Home » Jazz Articles » Album Review » John Surman: Words Unspoken


John Surman: Words Unspoken


Sign in to view read count
John Surman: Words Unspoken
Hypnotic and many of its antonyms—stimulating, arousing, reviving—are old school hyperbole which very often separates the hack from the veteran of critical science. But sometimes those everyday words are exactly what need to be said to tell of music unlike everyday and most others. Words Unspoken is just that.

Blowing free and unhindered since 1966, and standing shoulder-to-shoulder with Terje Rypdal, Archie Shepp, Bill Frisell and John McLaughlin, British multi-reedist John Surman needs no lengthy introduction. He just needs the space to create and secure a spirit of adventure and camaraderie with his chosen partners—guitarist Rob Luft, vibraphonist Rob Waring and drum & percussion master Thomas Strønen—to prompt and give rise to that which was not there before.

"Pebble Dance" is a perfect example. Caroling in on Waring's rolling pattern, Strønen and Luft break in, the guitarist establishing a ringing, repeating figure to which the vibraphonist allies himself while Strønen holds course. Surman's caterwauling, invigorating soprano saxophone cuts, sways, incites, and acquiesces to his compatriots mesmeric hold. As a masterful opening statement, it is trance at a very high level.

Resolute with intent and resolve, "Words Unspoken"'s ascendant theme, haunts as much as it reveals. Surman is totally committed to the triumphant, baritone saxophone moan. Surman echoes along and against the sustained avenue of chords laid out before him by Luft and Waring. As Waring floats above it all—spirit, cloud, shadow—Surman growls and circles. The world is awash . . .

"Graviola" has the ECM ambience down pat, floating, misting, touching down, sailing forth. "Bitter Aloe," is an exceptionally warm, enticing Surman original, with the saxophonist and guitarist at one with the gliding muse. The enigmatic "Hawksmoor," part Modern Jazz Quartet and part quite the opposite, spins a delirious dance with Surman's resonant bass clarinet leading the way at times. With its open architecture, (a Surman merit) "Onich Ceilidh" becomes what it is, an amalgamation of solos brought to the fore, coalescing, attaining form. A form which takes shape as Words Unspoken.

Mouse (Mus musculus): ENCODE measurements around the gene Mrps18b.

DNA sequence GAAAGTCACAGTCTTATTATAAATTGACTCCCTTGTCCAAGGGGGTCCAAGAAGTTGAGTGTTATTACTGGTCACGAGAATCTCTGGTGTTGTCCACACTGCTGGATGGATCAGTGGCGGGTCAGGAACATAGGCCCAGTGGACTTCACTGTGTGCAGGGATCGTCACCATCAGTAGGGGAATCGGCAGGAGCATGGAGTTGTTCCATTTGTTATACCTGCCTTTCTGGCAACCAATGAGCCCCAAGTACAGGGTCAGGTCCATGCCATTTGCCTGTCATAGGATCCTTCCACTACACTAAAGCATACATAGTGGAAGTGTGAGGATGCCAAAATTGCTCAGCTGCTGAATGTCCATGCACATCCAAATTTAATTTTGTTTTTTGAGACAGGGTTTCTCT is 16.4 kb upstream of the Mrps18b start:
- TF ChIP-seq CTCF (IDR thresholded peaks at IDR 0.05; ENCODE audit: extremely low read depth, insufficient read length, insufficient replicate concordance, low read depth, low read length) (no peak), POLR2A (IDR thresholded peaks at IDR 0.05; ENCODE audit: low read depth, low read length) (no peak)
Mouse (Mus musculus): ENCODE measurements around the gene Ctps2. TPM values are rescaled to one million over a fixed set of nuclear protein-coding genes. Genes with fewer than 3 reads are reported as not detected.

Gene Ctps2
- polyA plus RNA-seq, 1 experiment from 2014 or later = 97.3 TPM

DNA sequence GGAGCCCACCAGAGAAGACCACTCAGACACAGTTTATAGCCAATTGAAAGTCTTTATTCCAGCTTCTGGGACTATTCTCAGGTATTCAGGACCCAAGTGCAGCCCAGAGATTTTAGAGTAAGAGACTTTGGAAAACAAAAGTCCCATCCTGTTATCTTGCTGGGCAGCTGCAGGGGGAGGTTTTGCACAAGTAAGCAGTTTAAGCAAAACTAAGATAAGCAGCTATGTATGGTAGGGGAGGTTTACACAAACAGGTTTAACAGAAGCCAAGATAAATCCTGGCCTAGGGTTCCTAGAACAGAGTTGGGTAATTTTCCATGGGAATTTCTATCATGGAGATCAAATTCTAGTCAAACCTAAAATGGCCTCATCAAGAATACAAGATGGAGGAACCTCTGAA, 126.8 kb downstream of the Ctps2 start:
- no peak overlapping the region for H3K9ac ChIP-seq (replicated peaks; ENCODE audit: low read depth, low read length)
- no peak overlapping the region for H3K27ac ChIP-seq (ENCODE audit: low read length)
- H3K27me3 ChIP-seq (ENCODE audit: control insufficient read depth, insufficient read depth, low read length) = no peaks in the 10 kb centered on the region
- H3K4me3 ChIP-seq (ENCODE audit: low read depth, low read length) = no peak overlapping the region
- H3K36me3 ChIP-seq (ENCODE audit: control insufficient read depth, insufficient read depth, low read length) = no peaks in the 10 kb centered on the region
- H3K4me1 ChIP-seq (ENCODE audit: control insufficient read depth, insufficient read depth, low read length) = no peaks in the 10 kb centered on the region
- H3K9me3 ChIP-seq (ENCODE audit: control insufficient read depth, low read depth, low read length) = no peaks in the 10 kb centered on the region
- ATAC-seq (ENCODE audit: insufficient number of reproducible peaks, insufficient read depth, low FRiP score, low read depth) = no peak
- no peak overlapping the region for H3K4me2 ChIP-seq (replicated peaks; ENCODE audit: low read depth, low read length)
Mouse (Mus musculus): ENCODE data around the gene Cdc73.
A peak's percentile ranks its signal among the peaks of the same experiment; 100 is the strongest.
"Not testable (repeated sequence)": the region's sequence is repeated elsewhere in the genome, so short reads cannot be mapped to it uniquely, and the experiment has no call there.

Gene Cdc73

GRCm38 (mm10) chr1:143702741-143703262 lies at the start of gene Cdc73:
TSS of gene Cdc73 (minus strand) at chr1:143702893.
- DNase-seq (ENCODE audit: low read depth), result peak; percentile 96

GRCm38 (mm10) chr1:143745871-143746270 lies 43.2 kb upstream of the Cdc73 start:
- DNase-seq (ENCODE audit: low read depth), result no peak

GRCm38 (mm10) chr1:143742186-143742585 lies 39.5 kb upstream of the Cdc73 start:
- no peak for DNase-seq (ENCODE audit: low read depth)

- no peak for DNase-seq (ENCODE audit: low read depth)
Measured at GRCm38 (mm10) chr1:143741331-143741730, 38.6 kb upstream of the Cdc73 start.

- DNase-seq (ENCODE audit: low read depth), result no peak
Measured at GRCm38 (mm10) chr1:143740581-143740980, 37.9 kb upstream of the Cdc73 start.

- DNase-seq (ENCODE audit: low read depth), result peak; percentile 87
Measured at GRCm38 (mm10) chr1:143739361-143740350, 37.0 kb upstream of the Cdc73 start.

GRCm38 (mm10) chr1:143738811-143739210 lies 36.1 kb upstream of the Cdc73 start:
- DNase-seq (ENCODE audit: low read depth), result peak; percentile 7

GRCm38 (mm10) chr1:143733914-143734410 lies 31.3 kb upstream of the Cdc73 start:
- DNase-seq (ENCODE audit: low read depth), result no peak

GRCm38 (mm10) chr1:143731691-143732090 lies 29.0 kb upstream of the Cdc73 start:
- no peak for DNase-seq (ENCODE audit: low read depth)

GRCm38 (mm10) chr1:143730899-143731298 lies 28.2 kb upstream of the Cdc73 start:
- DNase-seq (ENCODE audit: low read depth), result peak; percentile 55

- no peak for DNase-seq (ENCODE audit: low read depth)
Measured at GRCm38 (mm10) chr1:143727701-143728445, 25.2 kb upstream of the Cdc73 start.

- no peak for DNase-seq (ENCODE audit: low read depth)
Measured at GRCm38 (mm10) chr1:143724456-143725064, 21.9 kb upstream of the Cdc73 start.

Track Listing

Pebble Dance; Words Unspoken; Graviola; Flower in Aspic; Precipice; Around the Edges; Onich Ceilidh; Belay That; Bitter Aloe; Hawksmoor.


John Surman
Rob Luft
Rob Waring
Additional Instrumentation

John Surman: baritone sax; baritone clarinet.

Album information

Title: Words Unspoken | Year Released: 2024 | Record Label: ECM Records




For the Love of Jazz
Get the Jazz Near You newsletter All About Jazz has been a pillar of jazz since 1995, championing it as an art form and, more importantly, supporting the musicians who create it. Our enduring commitment has made "AAJ" one of the most culturally important websites of its kind, read by hundreds of thousands of fans, musicians and industry figures every month.

You Can Help
To expand our coverage even further and develop new means to foster jazz discovery and connectivity we need your help. You can become a sustaining member for a modest $20 and in return, we'll immediately hide those pesky ads plus provide access to future articles for a full year. This winning combination will vastly improve your AAJ experience and allow us to vigorously build on the pioneering work we first started in 1995. So enjoy an ad-free AAJ experience and help us remain a positive beacon for jazz by making a donation today.


On The Scene
Gianmarco Ferri
Larry Goldings & John Sneider
Rob Brown


Get more of a good thing!

Our weekly newsletter highlights our top stories, our special offers, and upcoming jazz events near you.